Hannah Brontë on creating a world to live in


Hannah Brontë greets monoculture with a whiff of suspicion. She’s most at home, she says, among people on the fringes. Those for who difference isn’t a liability but a source of strength. The Queensland-born artist and DJ recalls her childhood in Brisbane’s pre-gentrified West End in the early 1990s. Her mother was queer and single. A spirit of collectivity pervaded the neighbourhood. She’s been trying to recreate it ever since.

“It was so diverse culturally, it was so diverse economically, it had a totally different energy,” she says. “A slogan that a minister said was, ‘The West End is full of ratbags.’” She gives a wry laugh. “But I have these memories of being at halls, being at rallies. It was a signifier of outcasts, of communities that had been forgotten. That’s what made it quite magic.”

In Brontë’s speech, as in her art, she conjures the ineffable. She imagines all the worlds that could exist in the cracks of this one. Studying sculpture at the Queensland College of Art, she was struck by the way expression was tethered to conservative instincts.

“I noticed that there was a lot of judgement,” she says. “I had a deep interest in this very free idea of art. I didn’t have this narrow view of what artists can and can’t do.”

When she was a girl, she was in thrall to her grandad’s floor-to-ceiling record collection. “He would put on Etta James, Ella Fitzgerald,” she says. “I was inspired by old reggae. Songs with messages. Musical textures.” Fittingly, the dancefloor, not the gallery, was her first artistic outlet. She came to the art world’s attention via Fempress, a series of all-femme parties that fused hip-hop, performance and installation.

“It began from my irritation about growing up in the hip-hop scene where there was a circle jerk of men,” she grins. “It was very transphobic, very xenophobic. Fempress ended up being a performance art and hip-hop night featuring all women of colour.” She pauses. “[I thought] what is the dream in terms of what I can create?”

Brontë, who wears highlighter-green and takes rhythmic drags from a vape, exudes a lack of inhibition. How does an artist conceive freedom? Her first major video work, Still I Rise, presented at Melbourne’s Blak Dot Gallery in 2016, used technicolour visuals to imagine an Australia overseen by an Indigenous female prime minister. It also riffed on a poem by the civil rights activist Maya Angelou.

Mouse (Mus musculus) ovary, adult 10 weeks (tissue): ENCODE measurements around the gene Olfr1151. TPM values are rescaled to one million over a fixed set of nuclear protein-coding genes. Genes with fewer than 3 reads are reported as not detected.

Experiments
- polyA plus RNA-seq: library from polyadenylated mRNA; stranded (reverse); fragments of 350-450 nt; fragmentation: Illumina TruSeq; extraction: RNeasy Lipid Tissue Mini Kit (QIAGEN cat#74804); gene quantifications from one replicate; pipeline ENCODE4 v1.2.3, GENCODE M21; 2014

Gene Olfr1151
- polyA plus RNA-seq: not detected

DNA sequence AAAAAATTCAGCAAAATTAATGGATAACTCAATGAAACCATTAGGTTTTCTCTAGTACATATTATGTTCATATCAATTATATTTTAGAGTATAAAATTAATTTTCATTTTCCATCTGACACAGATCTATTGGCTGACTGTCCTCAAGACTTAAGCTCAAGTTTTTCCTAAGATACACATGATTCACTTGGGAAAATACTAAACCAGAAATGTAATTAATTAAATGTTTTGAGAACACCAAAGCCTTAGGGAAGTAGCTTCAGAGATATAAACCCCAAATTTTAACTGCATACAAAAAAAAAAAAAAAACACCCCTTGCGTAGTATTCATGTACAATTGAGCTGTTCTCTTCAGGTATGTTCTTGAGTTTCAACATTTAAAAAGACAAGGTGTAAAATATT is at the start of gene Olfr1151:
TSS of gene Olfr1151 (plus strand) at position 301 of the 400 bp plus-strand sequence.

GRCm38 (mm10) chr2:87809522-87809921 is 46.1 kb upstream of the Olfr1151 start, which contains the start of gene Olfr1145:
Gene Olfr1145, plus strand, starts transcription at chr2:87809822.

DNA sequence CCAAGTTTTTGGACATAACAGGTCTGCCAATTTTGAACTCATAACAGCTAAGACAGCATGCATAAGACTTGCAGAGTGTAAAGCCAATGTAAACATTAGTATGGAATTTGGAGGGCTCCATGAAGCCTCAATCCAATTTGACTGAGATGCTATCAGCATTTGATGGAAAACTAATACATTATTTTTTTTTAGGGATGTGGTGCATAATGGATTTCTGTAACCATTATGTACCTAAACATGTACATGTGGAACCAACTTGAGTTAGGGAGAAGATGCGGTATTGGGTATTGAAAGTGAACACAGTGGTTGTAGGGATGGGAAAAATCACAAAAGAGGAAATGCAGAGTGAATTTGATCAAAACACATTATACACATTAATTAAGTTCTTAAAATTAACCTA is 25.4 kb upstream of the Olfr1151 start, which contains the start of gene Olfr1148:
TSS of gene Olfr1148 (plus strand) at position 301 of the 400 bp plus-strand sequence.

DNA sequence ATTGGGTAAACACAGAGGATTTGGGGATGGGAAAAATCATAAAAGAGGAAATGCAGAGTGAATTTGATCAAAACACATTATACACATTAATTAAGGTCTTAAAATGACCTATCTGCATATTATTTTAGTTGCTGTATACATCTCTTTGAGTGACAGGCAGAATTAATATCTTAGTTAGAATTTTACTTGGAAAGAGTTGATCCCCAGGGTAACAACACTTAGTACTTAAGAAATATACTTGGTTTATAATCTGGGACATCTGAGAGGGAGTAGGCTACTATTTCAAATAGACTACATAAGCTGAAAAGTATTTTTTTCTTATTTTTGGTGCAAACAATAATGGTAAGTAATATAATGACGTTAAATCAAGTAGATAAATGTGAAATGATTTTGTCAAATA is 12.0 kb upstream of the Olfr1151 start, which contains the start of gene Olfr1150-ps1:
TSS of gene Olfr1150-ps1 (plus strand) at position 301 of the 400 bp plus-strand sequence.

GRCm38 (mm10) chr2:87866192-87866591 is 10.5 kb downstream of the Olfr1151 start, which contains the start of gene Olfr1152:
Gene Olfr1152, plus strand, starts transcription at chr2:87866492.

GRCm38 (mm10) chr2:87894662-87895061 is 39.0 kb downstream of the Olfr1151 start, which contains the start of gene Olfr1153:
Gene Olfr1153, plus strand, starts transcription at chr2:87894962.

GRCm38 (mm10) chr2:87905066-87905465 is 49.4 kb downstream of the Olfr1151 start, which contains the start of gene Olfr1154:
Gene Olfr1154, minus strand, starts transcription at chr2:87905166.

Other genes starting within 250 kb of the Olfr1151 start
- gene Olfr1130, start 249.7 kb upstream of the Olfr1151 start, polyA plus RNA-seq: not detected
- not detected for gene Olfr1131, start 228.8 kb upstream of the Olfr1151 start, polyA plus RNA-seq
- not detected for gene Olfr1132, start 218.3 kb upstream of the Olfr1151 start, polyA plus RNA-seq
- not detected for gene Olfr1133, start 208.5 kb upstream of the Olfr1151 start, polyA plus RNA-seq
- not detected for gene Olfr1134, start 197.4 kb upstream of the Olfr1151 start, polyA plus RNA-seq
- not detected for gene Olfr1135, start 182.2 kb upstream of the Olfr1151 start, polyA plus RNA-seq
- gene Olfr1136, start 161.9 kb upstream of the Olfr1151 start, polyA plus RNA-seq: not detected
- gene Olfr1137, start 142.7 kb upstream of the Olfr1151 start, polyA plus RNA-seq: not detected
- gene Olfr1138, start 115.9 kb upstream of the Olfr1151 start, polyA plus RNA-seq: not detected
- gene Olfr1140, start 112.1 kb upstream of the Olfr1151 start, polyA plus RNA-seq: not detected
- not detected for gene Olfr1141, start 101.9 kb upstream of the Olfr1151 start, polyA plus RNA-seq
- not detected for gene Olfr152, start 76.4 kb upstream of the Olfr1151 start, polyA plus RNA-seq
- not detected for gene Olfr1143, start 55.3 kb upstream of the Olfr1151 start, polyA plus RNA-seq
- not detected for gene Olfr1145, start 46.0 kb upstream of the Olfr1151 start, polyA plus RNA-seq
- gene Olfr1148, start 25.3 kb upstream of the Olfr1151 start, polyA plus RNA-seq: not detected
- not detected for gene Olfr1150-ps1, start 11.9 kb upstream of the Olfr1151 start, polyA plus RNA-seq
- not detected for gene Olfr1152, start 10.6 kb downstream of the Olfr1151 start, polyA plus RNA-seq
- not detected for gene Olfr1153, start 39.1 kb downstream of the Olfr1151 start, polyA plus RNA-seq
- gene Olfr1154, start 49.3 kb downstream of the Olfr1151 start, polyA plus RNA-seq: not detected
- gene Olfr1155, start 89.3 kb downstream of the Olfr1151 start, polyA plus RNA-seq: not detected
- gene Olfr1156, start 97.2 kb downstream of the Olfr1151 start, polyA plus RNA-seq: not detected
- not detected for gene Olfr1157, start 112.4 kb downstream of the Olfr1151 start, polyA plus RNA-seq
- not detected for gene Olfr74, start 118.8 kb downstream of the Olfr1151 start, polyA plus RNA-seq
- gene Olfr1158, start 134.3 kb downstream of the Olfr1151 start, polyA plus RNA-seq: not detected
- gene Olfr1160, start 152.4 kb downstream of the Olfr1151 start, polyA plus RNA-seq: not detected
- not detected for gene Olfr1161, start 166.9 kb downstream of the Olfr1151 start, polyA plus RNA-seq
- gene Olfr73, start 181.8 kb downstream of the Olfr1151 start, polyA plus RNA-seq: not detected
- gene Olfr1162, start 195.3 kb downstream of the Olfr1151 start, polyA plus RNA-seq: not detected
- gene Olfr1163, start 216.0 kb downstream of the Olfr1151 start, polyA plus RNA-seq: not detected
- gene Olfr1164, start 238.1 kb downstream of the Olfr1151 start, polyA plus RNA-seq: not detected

In Heala, commissioned in 2018 for The National, Brontë wanted to be less tough, more tender. The work, soundtracked with spoken word performed by Aurora Liddle-Christie, imagines utopia as a body of water, where women of colour—one of them heavily pregnant—can surrender defensive exteriors and embrace their entire selves.

Heala was deeply personal, about processing [the loss] of a friend who had passed, who took her own life,” says Brontë, who collaborated on the sound elements with her partner, the Fijian-Australian rapper Jesswar. “I wanted it to be womb-centred, but I don’t necessarily see the womb as anatomical. It was talking about the experience of grief and the idea of being buoyant within it.”

The last few years have sparked many occasions for grief. For Brontë, they’ve also warranted collective healing. In 2020, a series of banners, emblazoned with phrases like “This is the sign you were looking for darling” appeared across Brisbane sites such as the Story Bridge, part of a series called Affirmations During the Apocalypse. “I thought, ‘What would your day-to-day commute feel like if it was filled with affirmations?’ Two months later, affirmations were everywhere.”

Hannah Brontë, Powa Wave, 2022. Film still. Videography stills: Nicholas Stevens and Steph Teixeira.

Capitalism co-opts everything. At the end of 2020, Brontë and Jesswar relocated near the sea on Yugambeh Country. She’s learning, inspired by the artist Tricia Hersey, that rest is a form of resistance. “When I was living in Brisbane, I pushed so hard to make these communities seen and valid,” she says. “But I was quite broken. I was constantly in survival mode. I wasn’t my full best self.”

For Neon Oracle, her upcoming exhibition at Sydney’s UTS Gallery, she returns to the banner, a medium that sits in the uneasy space between protest and promotion. The works, rendered in a psychedelic palette, champion bodily intuition. “Body as altar”, one declares. Another: “My love and me are safe in the waves.” The centrepiece of the show is a video work called Powa Wave, an ode to queerness and surfing in which two women are held by the ocean and can freely express their love for each other.

“An element as monumental as the ocean is colonised by this heteropatriarchy,” she says. “It should be for everyone but it’s not. I started working with queer surfing groups and communities, who are not able to be out because what that would do to their careers was too dangerous.”

Brontë, as always, started by envisioning the world she wanted to live in.

“I was raised by a queer woman but in terms of my own queerness, I needed time,” she says. “I pushed down a lot of my own experiences. [I asked] how do you make this dreamscape that is so beautiful that it doesn’t matter that it is two women. It is just a love story.”

Neon Oracle
Hannah Brontë
UTS Gallery (Sydney NSW)
20 September—11 November

This article was originally published in the September/October 2022 print edition of Art Guide Australia.

Feature Words by Neha Kale